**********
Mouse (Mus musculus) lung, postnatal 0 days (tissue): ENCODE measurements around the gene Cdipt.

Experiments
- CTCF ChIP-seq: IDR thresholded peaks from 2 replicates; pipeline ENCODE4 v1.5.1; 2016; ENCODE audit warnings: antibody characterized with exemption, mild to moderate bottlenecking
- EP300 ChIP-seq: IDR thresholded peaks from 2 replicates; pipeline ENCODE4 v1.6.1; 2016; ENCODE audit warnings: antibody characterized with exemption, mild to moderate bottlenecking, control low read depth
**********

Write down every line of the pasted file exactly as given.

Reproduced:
Mouse (Mus musculus) lung, postnatal 0 days (tissue): ENCODE measurements around the gene Cdipt.

Experiments
- CTCF ChIP-seq: IDR thresholded peaks from 2 replicates; pipeline ENCODE4 v1.5.1; 2016; ENCODE audit warnings: antibody characterized with exemption, mild to moderate bottlenecking
- EP300 ChIP-seq: IDR thresholded peaks from 2 replicates; pipeline ENCODE4 v1.6.1; 2016; ENCODE audit warnings: antibody characterized with exemption, mild to moderate bottlenecking, control low read depth